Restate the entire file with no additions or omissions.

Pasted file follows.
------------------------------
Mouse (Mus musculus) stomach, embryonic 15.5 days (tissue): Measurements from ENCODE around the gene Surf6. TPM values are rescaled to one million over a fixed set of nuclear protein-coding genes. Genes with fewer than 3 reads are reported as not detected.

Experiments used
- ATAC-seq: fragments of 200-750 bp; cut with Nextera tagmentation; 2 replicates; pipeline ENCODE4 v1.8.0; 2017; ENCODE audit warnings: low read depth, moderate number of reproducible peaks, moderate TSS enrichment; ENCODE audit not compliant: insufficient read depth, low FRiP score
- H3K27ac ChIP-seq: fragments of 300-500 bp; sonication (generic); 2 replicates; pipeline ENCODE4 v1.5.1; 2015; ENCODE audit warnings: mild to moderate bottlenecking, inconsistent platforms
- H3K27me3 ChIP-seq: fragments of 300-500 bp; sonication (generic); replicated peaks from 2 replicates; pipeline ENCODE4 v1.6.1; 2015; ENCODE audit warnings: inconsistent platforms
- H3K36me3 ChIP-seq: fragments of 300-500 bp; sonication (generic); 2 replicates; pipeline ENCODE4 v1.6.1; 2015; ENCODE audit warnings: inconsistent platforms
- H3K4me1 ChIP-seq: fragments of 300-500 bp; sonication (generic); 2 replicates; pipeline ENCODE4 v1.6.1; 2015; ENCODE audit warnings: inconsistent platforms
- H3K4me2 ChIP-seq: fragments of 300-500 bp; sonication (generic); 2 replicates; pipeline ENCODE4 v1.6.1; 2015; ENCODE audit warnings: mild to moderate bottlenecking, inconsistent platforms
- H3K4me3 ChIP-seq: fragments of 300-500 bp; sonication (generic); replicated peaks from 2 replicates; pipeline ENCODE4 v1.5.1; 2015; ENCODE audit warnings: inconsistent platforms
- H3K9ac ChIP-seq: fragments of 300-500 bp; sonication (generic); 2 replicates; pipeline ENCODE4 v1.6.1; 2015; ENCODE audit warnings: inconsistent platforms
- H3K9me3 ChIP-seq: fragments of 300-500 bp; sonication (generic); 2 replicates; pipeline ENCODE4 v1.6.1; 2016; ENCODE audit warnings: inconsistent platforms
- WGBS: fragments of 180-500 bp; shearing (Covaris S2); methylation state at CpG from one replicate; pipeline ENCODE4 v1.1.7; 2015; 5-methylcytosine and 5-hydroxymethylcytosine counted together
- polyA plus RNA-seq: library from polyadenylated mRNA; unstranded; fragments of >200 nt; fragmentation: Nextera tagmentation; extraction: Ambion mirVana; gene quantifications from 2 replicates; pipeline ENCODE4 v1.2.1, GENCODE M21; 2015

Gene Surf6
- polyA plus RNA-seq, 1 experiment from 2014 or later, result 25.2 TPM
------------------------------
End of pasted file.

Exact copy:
Mouse (Mus musculus) stomach, embryonic 15.5 days (tissue): Measurements from ENCODE around the gene Surf6. TPM values are rescaled to one million over a fixed set of nuclear protein-coding genes. Genes with fewer than 3 reads are reported as not detected.

Experiments used
- ATAC-seq: fragments of 200-750 bp; cut with Nextera tagmentation; 2 replicates; pipeline ENCODE4 v1.8.0; 2017; ENCODE audit warnings: low read depth, moderate number of reproducible peaks, moderate TSS enrichment; ENCODE audit not compliant: insufficient read depth, low FRiP score
- H3K27ac ChIP-seq: fragments of 300-500 bp; sonication (generic); 2 replicates; pipeline ENCODE4 v1.5.1; 2015; ENCODE audit warnings: mild to moderate bottlenecking, inconsistent platforms
- H3K27me3 ChIP-seq: fragments of 300-500 bp; sonication (generic); replicated peaks from 2 replicates; pipeline ENCODE4 v1.6.1; 2015; ENCODE audit warnings: inconsistent platforms
- H3K36me3 ChIP-seq: fragments of 300-500 bp; sonication (generic); 2 replicates; pipeline ENCODE4 v1.6.1; 2015; ENCODE audit warnings: inconsistent platforms
- H3K4me1 ChIP-seq: fragments of 300-500 bp; sonication (generic); 2 replicates; pipeline ENCODE4 v1.6.1; 2015; ENCODE audit warnings: inconsistent platforms
- H3K4me2 ChIP-seq: fragments of 300-500 bp; sonication (generic); 2 replicates; pipeline ENCODE4 v1.6.1; 2015; ENCODE audit warnings: mild to moderate bottlenecking, inconsistent platforms
- H3K4me3 ChIP-seq: fragments of 300-500 bp; sonication (generic); replicated peaks from 2 replicates; pipeline ENCODE4 v1.5.1; 2015; ENCODE audit warnings: inconsistent platforms
- H3K9ac ChIP-seq: fragments of 300-500 bp; sonication (generic); 2 replicates; pipeline ENCODE4 v1.6.1; 2015; ENCODE audit warnings: inconsistent platforms
- H3K9me3 ChIP-seq: fragments of 300-500 bp; sonication (generic); 2 replicates; pipeline ENCODE4 v1.6.1; 2016; ENCODE audit warnings: inconsistent platforms
- WGBS: fragments of 180-500 bp; shearing (Covaris S2); methylation state at CpG from one replicate; pipeline ENCODE4 v1.1.7; 2015; 5-methylcytosine and 5-hydroxymethylcytosine counted together
- polyA plus RNA-seq: library from polyadenylated mRNA; unstranded; fragments of >200 nt; fragmentation: Nextera tagmentation; extraction: Ambion mirVana; gene quantifications from 2 replicates; pipeline ENCODE4 v1.2.1, GENCODE M21; 2015

Gene Surf6
- polyA plus RNA-seq, 1 experiment from 2014 or later, result 25.2 TPM